The marvellous McMichael Collection of Canadian Art located in the picture -perfect village of Kleinburg is (relatively speaking) just a short hop north of Toronto.
Located cheek by jowl to the Kortwright Centre – a delicious wilderness of maple trees and trails, capped by an excellent Visitor Centre (with Maple Syrup tapping in the Winter) – a trip to Kleinburg makes for a wonderful day trip.
That said there is enough to do at the Gallery itself to warrant a full day. A gorgeous building designed to blend harmoniously into the surrounding 100 acres of conservation land. With thirteen galleries housing a stunning collection of works by the Group of Seven and their contemporaries, there is a special focus on the works of Tom Thompson, alongside works by First Nations and Inuit. And should your taste be a little more eclectic then the McMichael regularly injects new life into their Gallery spaces by hosting major exhibitions of the works of other artists who have made a contribution to the development of Canadian art.
Currently the Museum is hosting two “guest” exhibitions: a “Mary Pratt” retrospective and “Changing Tides: Contemporary Art of Newfoundland and Labrador”
The Gallery – styled like a huge log cabin perched high up on the valley escarpment is a nook and cranny delight for slumping into a “Stickley” armchair to contemplate the art or to gaze out onto the stunning scenery – on a good day, and from the right window it is even possible to see the CN Tower way out in the distance. A stark reminder in this peaceful serene space of the proximity of our sprawling metropolis.
When Robert and Signe McMichael discovered Kleinburg, they felt that the area evoked the images of the Canadian wilderness they so loved. They consequently purchased ten acres of land in the village and in 1954 – with the help of architect Leo Venchiarutti – built a pioneer-style home (complete with barnboard walls and fieldstone fireplaces) and named it Tapawingo (believed to mean “place of joy”), the forerunner of today’s Gallery space.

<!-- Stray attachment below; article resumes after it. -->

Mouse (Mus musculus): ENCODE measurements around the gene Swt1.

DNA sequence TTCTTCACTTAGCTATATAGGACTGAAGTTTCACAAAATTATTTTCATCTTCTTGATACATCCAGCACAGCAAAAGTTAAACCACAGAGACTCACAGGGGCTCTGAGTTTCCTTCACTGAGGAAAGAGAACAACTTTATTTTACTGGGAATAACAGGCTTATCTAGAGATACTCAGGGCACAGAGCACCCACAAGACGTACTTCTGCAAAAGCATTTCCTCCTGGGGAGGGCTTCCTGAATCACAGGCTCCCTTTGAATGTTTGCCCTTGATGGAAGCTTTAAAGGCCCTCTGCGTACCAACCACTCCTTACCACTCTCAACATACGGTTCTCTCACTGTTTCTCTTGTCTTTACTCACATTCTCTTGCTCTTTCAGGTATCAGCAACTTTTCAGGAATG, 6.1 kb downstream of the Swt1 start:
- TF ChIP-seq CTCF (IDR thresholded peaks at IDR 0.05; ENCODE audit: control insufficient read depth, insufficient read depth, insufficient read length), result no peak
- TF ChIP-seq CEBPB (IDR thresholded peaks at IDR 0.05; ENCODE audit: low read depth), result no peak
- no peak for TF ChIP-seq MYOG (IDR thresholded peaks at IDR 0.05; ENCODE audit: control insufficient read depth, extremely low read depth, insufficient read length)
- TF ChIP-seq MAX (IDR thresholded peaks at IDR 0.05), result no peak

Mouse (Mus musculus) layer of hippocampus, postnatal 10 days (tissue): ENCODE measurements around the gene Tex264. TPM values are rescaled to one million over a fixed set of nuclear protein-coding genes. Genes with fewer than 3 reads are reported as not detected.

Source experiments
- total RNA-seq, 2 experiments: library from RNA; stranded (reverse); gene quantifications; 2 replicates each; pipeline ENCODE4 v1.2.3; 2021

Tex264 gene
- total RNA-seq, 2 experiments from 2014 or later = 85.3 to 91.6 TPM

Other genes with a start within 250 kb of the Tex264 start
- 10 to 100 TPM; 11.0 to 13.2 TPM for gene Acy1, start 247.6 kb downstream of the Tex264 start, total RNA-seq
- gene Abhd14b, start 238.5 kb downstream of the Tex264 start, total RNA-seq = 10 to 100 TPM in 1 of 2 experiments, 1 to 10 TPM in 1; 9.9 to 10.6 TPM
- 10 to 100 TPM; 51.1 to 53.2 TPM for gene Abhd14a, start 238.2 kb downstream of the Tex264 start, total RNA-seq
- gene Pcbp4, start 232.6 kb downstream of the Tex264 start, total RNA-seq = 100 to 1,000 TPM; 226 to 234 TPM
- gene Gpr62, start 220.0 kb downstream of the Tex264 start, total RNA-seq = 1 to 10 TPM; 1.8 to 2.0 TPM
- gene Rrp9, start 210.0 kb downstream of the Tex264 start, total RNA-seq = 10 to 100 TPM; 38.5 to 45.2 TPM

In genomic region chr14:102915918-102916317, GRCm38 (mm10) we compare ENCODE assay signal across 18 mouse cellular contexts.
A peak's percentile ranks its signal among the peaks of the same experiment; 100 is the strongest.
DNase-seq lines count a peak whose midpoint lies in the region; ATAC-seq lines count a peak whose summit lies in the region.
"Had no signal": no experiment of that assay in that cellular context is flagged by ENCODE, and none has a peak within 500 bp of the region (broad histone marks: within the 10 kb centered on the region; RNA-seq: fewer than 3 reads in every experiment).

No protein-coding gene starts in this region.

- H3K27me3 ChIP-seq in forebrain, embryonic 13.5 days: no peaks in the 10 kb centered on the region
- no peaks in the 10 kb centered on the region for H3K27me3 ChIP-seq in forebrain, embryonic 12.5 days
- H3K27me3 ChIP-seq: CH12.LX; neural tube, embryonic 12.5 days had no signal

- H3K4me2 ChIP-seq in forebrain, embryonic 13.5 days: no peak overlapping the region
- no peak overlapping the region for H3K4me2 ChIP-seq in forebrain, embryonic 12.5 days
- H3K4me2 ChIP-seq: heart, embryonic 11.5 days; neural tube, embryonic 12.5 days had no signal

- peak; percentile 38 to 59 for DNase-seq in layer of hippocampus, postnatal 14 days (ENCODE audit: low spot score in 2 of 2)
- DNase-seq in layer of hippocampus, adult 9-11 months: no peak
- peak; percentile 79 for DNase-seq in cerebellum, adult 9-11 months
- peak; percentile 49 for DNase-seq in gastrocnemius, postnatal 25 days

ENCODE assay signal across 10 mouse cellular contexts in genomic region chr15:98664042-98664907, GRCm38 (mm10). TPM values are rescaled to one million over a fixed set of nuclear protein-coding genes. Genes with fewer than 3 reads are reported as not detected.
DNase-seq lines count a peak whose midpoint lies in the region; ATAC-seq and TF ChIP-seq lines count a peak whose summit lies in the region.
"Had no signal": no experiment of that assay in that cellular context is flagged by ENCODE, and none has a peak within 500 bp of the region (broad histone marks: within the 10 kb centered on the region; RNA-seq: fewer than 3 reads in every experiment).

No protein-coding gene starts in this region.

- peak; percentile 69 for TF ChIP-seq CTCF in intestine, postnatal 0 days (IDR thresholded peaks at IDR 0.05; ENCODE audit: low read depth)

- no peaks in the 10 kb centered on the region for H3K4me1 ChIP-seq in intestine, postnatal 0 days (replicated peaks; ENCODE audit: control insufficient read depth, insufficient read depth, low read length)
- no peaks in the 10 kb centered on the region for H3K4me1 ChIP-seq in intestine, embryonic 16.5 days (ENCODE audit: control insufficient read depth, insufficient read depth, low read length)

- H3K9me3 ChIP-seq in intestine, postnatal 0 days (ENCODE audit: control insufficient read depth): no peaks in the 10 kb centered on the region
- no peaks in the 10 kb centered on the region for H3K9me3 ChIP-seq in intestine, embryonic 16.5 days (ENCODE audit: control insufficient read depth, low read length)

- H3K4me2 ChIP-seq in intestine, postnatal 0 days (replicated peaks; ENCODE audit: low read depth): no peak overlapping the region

Initially the McMichaels started their “Group of Seven” collection with a painting by Lawren Harris called “the Montreal River”. This was followed by a purchase of Tom Thomson’s “Pine Island” and by 1965, their private collection numbered 194 paintings and had been visited by hundreds of people who flocked to the McMichael’s frequent open houses. Realizing they were the custodians of a national treasure, the McMichael’s donated their collection, home and land to the Province of Ontario in return for an assurance that the buildings be maintanied and the art retained and conserved in the spirit of the original intent. Eight months later in July 1966 the “McMichael Conservation Collection of Art” officially opened.
Today the collection has expanded – through purchases and donations (from private individuals and artists) to about 5500 works of art. Despite extensive additions the Gallery retains many of its original rustic features; classically smart it radiates the warmth and charm one imagines the original home to have held almost as if the current custodians had had a hotline to Robert and Signe during all the remodellings.
And when you are done with the art, the restaurant – located in the split level basement – has a beautiful outdoor patio area open during the summer with drop-away views of the forested Humber River valley.
The hiking trails are open year round but occasionally one or two are closed during winter because ice and steep slopes are a treacherous combination.
Before you head out take a moment to admire the totem pole in the Grand Hall, entitled “Where Cultures Meet”, which was carved specifically for the Gallery by artist Don Yeomans.
Beforep embarking upon a trail have a stroll around the new Sculpture Garden and peer through the windows of Tom Thomson`s original log cabin.
Telephone 905 893 1121 or 1888 213 1121